Working Out In the Kitchen
By Kate Gardner
I am a big advocate for fitness that fits into your life so I was excited when I found a strength workout from Sarah Klein on Health.com that centered around using things you can find in your kitchen. Intrigued, I decided I would try the workout and let you know how it went.
In her video, Klein visits a commercial kitchen for her workout. I don't know anybody who owns a restaurant, so I did mine at home. Because of her location, Klein was able to find heavier items, while I made do with my normal grocery store products.
The first exercise up was squats. Klein used a 50-pound bag of carrots, I used a 14-pound bag of dog food. The squats were effective, as they usually are. The bag of dog food was unwieldy and I had to hold it like a baby, which made it harder to use good form. It also confused the heck out of my dog.
Reverse Fly and Overhead Press
These two exercises were a bit easier. I had two cans of refried beans so the weight was even on both sides. I weighed the cans and, at just over one pound each, they're a bit lighter than the weights I'd usually use for either of these exercises but they worked.
Things got a little tricky with the triceps extension. A bag of flour seemed to be the right size and weight but was hard to keep hold of. I barely avoided busting the bag open on the floor, for which I am very thankful. Can you imagine that mess? For the tricep extension, I think it's important to find something you can grip well that won't make a mess if you drop it.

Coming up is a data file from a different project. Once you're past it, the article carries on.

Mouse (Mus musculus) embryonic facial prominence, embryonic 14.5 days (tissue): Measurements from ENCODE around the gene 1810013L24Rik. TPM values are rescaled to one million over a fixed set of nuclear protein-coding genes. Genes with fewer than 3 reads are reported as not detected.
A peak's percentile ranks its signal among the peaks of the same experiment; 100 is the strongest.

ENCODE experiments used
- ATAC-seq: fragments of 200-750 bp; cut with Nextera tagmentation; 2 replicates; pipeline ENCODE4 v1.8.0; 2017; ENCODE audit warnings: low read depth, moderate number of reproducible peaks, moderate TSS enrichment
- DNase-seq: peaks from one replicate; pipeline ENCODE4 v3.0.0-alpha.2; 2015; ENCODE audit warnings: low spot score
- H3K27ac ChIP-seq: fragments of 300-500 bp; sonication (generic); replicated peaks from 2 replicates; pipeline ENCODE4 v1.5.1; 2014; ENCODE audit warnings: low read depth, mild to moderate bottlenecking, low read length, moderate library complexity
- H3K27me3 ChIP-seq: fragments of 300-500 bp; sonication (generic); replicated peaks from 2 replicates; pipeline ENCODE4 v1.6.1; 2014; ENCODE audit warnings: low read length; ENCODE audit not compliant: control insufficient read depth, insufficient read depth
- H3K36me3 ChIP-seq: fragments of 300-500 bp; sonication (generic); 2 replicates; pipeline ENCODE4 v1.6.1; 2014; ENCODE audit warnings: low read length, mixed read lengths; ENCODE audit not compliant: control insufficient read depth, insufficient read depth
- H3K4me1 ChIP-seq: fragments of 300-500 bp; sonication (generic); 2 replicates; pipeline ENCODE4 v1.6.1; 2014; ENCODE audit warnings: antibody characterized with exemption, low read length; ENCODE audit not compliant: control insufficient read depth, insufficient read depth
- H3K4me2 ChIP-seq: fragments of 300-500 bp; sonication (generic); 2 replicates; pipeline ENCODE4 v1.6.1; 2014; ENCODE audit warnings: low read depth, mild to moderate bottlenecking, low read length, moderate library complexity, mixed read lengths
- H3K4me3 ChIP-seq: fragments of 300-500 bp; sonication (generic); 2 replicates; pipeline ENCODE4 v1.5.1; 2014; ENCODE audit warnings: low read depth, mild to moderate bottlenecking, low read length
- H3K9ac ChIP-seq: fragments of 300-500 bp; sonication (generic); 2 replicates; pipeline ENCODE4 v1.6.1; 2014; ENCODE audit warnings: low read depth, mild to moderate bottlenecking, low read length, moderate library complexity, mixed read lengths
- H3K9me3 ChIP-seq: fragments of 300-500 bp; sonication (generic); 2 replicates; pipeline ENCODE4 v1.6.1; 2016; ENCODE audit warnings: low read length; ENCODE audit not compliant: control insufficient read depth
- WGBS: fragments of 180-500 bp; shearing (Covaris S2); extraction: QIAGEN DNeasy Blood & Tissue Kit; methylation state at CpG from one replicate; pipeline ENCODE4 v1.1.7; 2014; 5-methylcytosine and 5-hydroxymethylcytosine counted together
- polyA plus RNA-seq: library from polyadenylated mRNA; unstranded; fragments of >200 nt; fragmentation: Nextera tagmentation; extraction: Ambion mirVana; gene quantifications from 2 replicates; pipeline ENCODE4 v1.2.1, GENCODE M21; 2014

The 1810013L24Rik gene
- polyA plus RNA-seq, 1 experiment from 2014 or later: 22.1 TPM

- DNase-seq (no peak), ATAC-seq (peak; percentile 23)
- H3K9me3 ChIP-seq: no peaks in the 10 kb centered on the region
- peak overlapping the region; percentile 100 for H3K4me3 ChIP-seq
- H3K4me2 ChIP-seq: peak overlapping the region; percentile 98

Klein recommends grabbing a 'floppy' weight, like a bag of flour, so that you can drape it over one shoulder while you do your lunges. I didn't want to mess with the bag of flour, and the dog food bag was open at one end so it took me a moment to find an alternative. In the end, I filled a shopping bag with about 20 pounds of cans and hung it off my shoulder. Other than the strap digging in a bit, it worked fine!
I'd never done this functional strength exercise before, but it was pretty straightforward. You simply grab a heavy item and walk for 30 seconds with it in one hand, then switch hands for another 30-second walk. I started with a gallon of milk but also lugged around a container of cat litter for an extra workout.
These are push-ups you do against a wall (or another vertical surface) while standing. I'll admit -- I love incline push-ups and loathe traditional push-ups so these were great for me. No kitchen weights needed for this one!
My final assessment: Whether you're using weights or things you found around the house, this sequence of exercises provides a good full-body strength workout. You may have some difficulty finding items that are the right size for these exercises but it certainly makes you realize you don't have to spend a lot on a home gym to get in shape!
To learn more about your health, wellness, and fitness, see your local chiropractor at The Joint Chiropractic in San Antonio, Tex.